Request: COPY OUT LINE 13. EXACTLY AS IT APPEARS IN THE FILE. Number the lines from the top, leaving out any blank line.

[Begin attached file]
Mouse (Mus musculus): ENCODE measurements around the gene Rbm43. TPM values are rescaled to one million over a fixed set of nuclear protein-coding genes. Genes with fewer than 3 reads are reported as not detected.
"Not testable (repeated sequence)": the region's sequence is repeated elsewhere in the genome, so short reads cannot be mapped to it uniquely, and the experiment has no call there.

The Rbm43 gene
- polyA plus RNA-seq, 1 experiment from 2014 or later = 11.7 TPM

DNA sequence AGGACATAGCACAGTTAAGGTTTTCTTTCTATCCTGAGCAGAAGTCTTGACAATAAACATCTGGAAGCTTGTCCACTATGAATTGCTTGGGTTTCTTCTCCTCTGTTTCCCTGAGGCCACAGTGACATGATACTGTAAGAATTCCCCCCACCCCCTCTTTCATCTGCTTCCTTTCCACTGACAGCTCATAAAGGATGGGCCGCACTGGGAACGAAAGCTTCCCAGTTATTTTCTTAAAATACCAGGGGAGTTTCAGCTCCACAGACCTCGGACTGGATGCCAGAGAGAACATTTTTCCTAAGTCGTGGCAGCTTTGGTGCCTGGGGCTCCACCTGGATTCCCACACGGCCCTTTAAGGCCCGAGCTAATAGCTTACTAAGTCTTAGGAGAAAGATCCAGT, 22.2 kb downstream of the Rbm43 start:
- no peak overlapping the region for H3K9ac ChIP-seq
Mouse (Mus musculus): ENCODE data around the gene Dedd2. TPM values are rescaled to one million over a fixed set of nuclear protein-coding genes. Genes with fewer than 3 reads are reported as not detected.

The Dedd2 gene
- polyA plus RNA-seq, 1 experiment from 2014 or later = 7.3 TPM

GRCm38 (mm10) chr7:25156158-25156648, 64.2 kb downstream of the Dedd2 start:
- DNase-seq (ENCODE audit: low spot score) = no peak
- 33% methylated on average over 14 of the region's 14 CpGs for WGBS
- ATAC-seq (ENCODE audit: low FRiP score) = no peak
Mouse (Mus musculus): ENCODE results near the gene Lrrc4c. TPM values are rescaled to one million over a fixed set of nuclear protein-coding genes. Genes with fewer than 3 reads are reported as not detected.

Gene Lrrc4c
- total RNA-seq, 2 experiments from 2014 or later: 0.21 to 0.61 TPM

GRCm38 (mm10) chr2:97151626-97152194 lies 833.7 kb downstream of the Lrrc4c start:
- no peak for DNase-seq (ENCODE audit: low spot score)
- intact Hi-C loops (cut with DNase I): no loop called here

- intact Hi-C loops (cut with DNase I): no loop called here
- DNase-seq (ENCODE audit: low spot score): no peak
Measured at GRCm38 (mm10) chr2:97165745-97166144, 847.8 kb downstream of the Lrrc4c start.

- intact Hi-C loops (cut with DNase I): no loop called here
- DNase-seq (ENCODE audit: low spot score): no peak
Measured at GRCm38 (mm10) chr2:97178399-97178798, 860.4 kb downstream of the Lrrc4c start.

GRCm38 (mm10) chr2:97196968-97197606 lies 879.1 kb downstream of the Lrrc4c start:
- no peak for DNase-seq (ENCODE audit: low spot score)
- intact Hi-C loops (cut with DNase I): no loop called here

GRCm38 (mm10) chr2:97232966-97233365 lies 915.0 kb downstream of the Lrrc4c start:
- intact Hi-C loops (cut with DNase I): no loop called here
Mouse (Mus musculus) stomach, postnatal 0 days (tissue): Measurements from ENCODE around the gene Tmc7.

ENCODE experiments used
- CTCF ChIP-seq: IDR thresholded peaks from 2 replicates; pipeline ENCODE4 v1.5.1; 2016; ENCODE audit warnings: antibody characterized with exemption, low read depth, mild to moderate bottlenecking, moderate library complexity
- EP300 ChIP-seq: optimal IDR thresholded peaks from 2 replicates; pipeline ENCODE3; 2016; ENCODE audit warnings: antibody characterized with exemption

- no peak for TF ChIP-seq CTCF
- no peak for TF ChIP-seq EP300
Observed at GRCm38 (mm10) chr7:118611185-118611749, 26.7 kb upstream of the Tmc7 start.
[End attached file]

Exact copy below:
- ATAC-seq (ENCODE audit: low FRiP score) = no peak